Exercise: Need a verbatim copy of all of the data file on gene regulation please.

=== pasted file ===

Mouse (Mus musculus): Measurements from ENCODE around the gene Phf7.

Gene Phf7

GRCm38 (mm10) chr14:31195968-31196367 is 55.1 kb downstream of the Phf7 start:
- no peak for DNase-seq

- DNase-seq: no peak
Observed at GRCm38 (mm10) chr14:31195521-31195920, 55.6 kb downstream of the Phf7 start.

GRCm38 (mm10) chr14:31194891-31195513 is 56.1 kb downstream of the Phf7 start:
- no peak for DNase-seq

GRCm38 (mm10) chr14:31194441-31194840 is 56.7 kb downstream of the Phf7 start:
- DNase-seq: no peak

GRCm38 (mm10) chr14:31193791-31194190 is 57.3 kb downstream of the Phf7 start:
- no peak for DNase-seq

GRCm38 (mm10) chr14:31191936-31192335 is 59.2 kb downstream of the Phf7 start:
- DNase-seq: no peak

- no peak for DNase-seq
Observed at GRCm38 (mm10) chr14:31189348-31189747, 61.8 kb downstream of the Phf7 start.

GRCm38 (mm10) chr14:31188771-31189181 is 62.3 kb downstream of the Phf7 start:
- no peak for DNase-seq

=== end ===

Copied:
Mouse (Mus musculus): Measurements from ENCODE around the gene Phf7.

Gene Phf7

GRCm38 (mm10) chr14:31195968-31196367 is 55.1 kb downstream of the Phf7 start:
- no peak for DNase-seq

- DNase-seq: no peak
Observed at GRCm38 (mm10) chr14:31195521-31195920, 55.6 kb downstream of the Phf7 start.

GRCm38 (mm10) chr14:31194891-31195513 is 56.1 kb downstream of the Phf7 start:
- no peak for DNase-seq

GRCm38 (mm10) chr14:31194441-31194840 is 56.7 kb downstream of the Phf7 start:
- DNase-seq: no peak

GRCm38 (mm10) chr14:31193791-31194190 is 57.3 kb downstream of the Phf7 start:
- no peak for DNase-seq

GRCm38 (mm10) chr14:31191936-31192335 is 59.2 kb downstream of the Phf7 start:
- DNase-seq: no peak

- no peak for DNase-seq
Observed at GRCm38 (mm10) chr14:31189348-31189747, 61.8 kb downstream of the Phf7 start.

GRCm38 (mm10) chr14:31188771-31189181 is 62.3 kb downstream of the Phf7 start:
- no peak for DNase-seq